In case you weren’t around last year, we kind of fell in love with SouthPeak’s puzzle game Roogoo. Fine, we didn’t just fall in love with the game, we started stalking it and wouldn’t leave it alone until it finally came out on XBLA. Still that wasn’t enough for our shape matching and stacking cravings, we had to have more and we wanted it everywhere we went. Thankfully SouthPeak soon announced that Roogoo Attack would be heading to the DS and Roogoo Twisted Towers to the Wii, and there was much rejoicing (Yeaaa!!!).
Since the fundamentals of Roogoo are so basic — fit falling shapes into their corresponding shapes on platforms in order to stack up enough to move down to the next platform and eventually clear enough shapes to get through the level — we weren’t too worried about the game’s transition onto the two new consoles. So when we got some hands-on time with both games at the NYCC this year we were far more interested in what was new rather than if the game’s mechanics transferred over well.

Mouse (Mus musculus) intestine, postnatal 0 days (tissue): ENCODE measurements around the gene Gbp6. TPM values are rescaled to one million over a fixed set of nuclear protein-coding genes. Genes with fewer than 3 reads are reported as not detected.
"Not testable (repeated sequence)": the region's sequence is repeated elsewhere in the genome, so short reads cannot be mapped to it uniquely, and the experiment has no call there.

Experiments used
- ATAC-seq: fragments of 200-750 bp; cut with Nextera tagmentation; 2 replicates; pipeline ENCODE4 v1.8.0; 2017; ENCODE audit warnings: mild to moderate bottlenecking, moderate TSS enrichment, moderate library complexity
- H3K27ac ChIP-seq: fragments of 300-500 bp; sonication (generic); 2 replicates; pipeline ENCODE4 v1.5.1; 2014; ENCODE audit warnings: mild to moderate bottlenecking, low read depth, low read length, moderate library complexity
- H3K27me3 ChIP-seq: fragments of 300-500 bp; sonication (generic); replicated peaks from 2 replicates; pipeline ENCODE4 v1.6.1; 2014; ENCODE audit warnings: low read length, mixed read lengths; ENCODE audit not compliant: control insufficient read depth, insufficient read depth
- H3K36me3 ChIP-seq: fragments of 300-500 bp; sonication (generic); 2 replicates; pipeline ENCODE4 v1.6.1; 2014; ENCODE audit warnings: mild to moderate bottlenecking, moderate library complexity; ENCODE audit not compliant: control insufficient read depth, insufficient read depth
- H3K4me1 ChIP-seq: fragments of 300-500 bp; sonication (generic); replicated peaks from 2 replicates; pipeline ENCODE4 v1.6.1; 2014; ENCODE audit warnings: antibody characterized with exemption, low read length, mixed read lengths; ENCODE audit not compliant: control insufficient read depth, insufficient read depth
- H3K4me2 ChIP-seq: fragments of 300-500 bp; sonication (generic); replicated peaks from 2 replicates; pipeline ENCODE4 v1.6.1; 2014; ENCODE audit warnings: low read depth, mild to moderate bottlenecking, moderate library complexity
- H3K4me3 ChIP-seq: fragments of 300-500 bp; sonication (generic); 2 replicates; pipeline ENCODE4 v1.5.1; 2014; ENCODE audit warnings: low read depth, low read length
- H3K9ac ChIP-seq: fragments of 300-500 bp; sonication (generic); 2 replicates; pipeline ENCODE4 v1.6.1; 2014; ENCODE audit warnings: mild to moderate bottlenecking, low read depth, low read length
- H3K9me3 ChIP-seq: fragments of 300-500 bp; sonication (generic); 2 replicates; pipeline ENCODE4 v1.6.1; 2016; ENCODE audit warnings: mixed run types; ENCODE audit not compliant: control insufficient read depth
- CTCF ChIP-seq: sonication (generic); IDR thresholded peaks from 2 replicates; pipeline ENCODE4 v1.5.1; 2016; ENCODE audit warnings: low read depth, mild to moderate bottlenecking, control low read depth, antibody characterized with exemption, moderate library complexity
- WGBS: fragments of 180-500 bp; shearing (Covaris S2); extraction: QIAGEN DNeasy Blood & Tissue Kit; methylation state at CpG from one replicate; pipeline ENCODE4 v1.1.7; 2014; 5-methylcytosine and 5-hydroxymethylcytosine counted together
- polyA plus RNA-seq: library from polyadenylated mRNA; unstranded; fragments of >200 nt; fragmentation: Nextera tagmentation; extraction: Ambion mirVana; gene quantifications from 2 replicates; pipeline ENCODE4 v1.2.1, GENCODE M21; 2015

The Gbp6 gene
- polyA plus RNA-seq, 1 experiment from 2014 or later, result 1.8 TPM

For those uninitiated into the wonderful world of Roogoo, players control circular platforms that have different shapes in them. Platforms can be rotated left and right in order to catch falling shapes in the correct spot. Each platform has a required amount of shapes that must be stacked in order for blocks to fall down to the next platform. It appears insanely simple, especially thanks to the childish look the game has, but is one of the most addicting puzzle games I’ve ever played and can get insanely challenging as the levels progress. If you really want a basic run down of the original game check out last year’s write up which will give you all the basics. We’re just going to jump in to the new games assuming you know the rest.